AUSTIN - A coalition to stop the Trans-Texas Corridor voiced its concerns Sunday in Austin, citing border security and gun rights as key issues not being addressed.
The large crowd in attendance at the meeting represented a cross section of Texans and included a veterans group out of Houston.
“We didn’t fight a war so our government could give away our land,” said ret. Col. Sam Horton of Houston.
World War II veteran, ret. Col. Arthur Peterson of Houston, said national security is at stake because the Gov. Rick Perry-supported transportation project would help erase borders between the United States and Mexico and Canada.
The TTC is part of a plan to create a North American Union, Peterson said, citing the Security and Prosperity Partnership of North America that was entered into by President Bush during a meeting with Mexican President Vincent Fox and then-Canadian Prime Minster Paul Martin on March 23, 2005.
“As to what kind of union might there be, I see one based upon free trade, that would then entail commitment to markets and democracy, transparency, rule of law,” Bush told media after that meeting.
“Their plan is to have the North American Union in place by 2010,” Peterson said. “It would be like the European Union.”
Common currency with Canada and Mexico and trial courts and tribunals that supersede any U.S. court - including the U.S. Supreme Court - are in America’s future if its citizenry doesn’t say “no” and say “no” now, Peterson said.
“We fought in wars with weapons,” the 36-year war veteran said. “Now we’re fighting with words, e-mails and letters. The key to the TTC is it must be stopped. It’s a bad deal. It’s bad for Texas.”
Eagle Forum’s Gina Parker Ford noted the diversity of the several hundred people who gathered Sunday.
“We don’t have an ‘R’ (for Republican) or a ‘D’ (for Democrat) on us today … . Each one of us has a heart of courage,” she said, saying her concerns include seeing, “the rich getting richer, the poor getting poorer and the middle class getting smaller.”
Ford said the TTC was just one of many objectives set by those wanting to create a North American Union that would have common borders and superseding courts.
U.S. citizens have the right to bear arms under the country’s constitution, Ford said, noting however that Mexican and Canadian citizens do not. With common borders and superseding courts, that right is in jeopardy, she said, discussing other research that has been done into the Bush- and Perry-driven proposals.
“We can expect to see these rights challenged,” she said.
“This all adds up to not only more and bigger government, but to the establishment of a un-elected mega-government (the North American Union),” she said, noting there was no congressional oversight - and no Senate treaty approval - over the Security and Prosperity Partnership entered into by Bush.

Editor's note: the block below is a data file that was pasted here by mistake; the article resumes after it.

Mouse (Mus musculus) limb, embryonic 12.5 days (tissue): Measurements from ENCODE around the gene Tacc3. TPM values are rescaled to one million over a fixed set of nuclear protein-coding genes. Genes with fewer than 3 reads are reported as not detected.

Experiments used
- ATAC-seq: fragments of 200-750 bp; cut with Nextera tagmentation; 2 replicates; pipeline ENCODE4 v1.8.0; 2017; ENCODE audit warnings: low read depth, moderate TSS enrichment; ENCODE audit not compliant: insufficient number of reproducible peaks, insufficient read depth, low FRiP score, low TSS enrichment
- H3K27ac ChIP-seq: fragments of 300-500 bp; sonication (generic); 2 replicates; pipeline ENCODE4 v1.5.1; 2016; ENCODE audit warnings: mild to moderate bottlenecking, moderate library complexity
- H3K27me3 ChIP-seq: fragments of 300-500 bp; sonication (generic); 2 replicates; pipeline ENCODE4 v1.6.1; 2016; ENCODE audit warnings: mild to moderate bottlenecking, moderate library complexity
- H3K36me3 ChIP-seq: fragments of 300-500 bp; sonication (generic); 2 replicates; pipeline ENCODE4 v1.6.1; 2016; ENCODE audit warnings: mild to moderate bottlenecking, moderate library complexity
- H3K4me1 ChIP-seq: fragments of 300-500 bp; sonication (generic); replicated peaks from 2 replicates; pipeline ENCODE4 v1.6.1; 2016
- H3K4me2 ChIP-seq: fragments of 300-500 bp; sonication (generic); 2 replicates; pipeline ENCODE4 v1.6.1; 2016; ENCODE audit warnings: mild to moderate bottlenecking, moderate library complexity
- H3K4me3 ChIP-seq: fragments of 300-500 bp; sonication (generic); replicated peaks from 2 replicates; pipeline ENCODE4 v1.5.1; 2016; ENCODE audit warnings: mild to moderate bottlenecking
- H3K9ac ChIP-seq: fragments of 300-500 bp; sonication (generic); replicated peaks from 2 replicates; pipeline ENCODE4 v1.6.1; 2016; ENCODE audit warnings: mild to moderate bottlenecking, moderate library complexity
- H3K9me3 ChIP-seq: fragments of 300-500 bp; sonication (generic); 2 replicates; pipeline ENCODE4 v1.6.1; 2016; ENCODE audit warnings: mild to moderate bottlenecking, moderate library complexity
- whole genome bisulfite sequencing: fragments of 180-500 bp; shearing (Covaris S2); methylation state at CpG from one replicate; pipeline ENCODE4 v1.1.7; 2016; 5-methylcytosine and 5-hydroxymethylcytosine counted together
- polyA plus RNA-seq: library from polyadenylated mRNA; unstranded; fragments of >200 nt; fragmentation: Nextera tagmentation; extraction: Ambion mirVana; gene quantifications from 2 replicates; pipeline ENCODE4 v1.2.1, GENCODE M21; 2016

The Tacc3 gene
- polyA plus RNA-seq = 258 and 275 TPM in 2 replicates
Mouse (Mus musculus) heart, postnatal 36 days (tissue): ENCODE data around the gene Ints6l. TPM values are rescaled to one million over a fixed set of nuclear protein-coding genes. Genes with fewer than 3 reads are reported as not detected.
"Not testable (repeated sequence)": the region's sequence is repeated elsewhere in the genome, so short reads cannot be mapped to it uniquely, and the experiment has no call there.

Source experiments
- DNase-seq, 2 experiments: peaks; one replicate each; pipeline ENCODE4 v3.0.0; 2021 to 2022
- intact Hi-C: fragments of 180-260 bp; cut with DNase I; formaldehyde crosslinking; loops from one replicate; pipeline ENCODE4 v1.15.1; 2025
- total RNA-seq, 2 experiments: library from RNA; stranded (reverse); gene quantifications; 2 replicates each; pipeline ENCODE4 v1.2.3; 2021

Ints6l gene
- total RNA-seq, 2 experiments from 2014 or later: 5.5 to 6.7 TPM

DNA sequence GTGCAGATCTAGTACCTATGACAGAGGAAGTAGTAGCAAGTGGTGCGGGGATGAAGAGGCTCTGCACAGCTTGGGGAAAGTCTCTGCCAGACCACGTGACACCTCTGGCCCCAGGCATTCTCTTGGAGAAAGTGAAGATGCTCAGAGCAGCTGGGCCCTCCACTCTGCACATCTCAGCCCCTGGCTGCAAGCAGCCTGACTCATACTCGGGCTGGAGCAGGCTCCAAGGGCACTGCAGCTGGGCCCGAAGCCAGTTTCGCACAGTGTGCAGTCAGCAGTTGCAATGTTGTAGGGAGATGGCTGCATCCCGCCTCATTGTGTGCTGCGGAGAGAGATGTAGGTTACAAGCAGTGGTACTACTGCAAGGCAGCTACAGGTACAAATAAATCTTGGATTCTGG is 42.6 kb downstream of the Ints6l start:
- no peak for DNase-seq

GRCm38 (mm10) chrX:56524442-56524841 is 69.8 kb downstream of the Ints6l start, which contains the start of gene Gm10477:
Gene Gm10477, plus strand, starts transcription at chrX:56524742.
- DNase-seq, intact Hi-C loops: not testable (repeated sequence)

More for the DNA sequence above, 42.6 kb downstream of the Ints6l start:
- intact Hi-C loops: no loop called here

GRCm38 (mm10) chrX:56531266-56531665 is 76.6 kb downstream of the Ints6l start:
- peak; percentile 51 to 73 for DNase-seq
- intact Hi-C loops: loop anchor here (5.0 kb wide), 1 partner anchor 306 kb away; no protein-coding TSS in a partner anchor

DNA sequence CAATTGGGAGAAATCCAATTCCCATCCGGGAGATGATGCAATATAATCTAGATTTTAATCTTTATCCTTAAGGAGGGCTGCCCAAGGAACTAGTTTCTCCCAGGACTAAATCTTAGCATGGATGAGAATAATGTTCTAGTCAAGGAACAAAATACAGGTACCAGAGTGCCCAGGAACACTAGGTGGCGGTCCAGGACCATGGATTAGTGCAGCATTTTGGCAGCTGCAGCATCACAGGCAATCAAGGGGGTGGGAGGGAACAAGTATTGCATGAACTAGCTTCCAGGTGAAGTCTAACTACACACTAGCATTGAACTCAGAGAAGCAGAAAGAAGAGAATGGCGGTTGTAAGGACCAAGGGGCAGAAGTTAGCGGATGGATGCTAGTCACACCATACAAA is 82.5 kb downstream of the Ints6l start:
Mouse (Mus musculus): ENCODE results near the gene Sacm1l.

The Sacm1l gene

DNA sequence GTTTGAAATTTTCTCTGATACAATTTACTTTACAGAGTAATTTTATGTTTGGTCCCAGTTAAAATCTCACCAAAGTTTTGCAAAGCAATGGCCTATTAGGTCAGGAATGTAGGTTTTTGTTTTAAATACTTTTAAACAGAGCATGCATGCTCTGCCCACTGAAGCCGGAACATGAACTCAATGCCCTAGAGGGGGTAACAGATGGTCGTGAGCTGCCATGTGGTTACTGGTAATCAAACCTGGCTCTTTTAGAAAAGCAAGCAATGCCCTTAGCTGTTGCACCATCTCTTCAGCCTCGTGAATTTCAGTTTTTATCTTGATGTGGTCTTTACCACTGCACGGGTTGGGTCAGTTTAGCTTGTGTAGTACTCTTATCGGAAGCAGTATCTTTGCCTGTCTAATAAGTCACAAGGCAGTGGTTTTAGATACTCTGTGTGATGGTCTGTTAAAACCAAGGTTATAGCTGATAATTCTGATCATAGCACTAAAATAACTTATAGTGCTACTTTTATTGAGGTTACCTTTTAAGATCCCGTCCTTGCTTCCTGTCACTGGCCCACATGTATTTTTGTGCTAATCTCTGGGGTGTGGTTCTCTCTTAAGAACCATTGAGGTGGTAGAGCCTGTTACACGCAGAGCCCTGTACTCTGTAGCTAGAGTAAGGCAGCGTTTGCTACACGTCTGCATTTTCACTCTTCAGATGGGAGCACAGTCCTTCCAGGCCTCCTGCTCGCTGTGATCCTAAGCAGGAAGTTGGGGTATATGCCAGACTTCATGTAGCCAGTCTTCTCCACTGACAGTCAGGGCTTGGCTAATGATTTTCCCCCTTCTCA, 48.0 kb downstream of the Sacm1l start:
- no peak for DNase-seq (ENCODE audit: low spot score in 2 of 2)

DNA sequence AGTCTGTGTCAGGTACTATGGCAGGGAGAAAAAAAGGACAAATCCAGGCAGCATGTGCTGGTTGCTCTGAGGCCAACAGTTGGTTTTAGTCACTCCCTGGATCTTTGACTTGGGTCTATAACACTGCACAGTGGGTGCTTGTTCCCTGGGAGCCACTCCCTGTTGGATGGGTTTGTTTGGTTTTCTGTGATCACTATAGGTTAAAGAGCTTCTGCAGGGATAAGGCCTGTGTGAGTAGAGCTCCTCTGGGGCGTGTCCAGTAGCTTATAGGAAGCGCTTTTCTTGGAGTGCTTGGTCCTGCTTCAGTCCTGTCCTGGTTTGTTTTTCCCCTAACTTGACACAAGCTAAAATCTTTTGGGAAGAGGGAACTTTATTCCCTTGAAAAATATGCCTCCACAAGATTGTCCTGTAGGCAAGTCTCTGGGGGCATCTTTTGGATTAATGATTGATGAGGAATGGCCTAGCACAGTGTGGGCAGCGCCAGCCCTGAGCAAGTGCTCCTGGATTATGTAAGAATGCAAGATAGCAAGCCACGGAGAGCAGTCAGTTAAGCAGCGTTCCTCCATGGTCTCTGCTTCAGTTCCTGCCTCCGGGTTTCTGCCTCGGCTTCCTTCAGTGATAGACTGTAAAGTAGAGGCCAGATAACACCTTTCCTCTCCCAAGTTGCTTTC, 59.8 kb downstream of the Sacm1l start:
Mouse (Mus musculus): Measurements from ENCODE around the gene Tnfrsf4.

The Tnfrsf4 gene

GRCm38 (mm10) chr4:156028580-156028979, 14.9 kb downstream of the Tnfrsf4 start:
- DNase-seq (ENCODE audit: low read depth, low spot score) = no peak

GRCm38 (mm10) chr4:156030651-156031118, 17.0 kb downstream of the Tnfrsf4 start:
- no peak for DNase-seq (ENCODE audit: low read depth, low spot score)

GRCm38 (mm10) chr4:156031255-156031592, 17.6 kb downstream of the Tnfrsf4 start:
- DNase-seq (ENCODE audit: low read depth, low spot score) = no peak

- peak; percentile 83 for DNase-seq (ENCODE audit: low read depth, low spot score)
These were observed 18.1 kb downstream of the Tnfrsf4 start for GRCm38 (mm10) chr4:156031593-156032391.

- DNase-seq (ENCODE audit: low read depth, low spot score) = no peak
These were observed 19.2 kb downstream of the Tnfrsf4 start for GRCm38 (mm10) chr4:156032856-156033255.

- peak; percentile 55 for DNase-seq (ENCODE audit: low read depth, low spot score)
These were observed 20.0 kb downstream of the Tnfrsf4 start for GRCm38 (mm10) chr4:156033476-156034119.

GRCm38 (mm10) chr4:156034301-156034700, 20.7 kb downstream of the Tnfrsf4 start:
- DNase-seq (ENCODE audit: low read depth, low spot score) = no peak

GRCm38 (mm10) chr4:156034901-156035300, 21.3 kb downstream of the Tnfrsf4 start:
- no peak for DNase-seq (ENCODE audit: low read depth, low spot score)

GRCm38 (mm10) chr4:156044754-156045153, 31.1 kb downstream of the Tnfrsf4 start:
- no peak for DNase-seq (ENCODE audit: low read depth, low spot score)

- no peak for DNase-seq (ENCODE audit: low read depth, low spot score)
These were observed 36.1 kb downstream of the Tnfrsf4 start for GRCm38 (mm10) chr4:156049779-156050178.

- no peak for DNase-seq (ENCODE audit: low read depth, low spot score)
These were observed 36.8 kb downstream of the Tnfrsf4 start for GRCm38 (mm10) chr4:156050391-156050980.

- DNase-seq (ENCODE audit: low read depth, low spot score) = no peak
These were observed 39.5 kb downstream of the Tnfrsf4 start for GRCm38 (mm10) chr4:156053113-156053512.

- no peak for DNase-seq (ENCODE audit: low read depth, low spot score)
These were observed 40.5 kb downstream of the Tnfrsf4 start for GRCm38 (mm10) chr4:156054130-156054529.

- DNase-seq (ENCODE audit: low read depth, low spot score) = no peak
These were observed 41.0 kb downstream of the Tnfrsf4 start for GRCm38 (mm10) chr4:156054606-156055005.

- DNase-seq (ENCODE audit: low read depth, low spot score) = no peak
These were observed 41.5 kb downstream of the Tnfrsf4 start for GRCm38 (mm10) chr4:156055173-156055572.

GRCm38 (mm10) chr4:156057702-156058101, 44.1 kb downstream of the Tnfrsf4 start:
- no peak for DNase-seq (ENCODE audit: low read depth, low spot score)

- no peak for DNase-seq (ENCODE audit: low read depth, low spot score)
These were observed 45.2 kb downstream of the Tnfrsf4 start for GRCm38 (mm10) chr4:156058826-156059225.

Ford cautioned that Bush isn’t addressing border security because plans have been announced for an “open borders/trusted traveler” program that would set up a common identification card to the three countries. That, she said, quoting Phyllis Schlafly, would “turn the U.S. into a boarding house for the world’s poor, enable employers to import an unlimited number of willing workers at frugal wages … and wipe out the U.S. middle class.”
The TTC is part of the U.S. Government’s Council of Foreign Relations’ plans - which also include massive foreign aid to Mexico and monies for 60,000 Mexican students to attend U.S. universities for free, Ford said, noting the irony of seeing older American workers having to subsidize their Social Security by working at Taco Bell.
“How many of you would like to have your kids’ tuition paid for by the U.S. government?” she asked. “It’s unfair and out of balance.”
Meeting organizer Linda Curtis called on a grass roots effort to go to the Legislature and work toward legislation to at least rein in the massive project, which critics say will remove at hundreds of thousands of acres off of the tax rolls and into foreign control.
“We represent millions of people,” Curtis said of the protest groups that are coming together as one voice.
A rally is planned for March 2 on the steps of the state Capitol.
David Stall of CorridorWatch said the TTC “is not about transportation, it’s about revenue.”
“We didn’t ask for it,” he said. “We do need better roads and we need better transportation, but the TTC is not about doing any of those things. It’s about generating revenue.”
The days of free roads are coming to an end unless Texans stand up now, he said, saying non-compete clauses are being allowed into toll projects that would prohibit any work on nearby roadways - essentially forcing motorists onto the toll roads.
With no state oversight on the tolls, the private companies building the toll roads can set the tolls at whatever the market will bear, he said, saying “more and more” agreements are being reached in back rooms, with entities being created that are not responsive to Open Records and Open Meetings act provisions.
“The TTC hasn’t happened yet,” Stall said. “We still have time to affect some changes. … Are you going to abdicate your responsibilities or take the bull by the horns?
“Let’s stay in control and not turn that control over to somebody else somewhere else,” he said.
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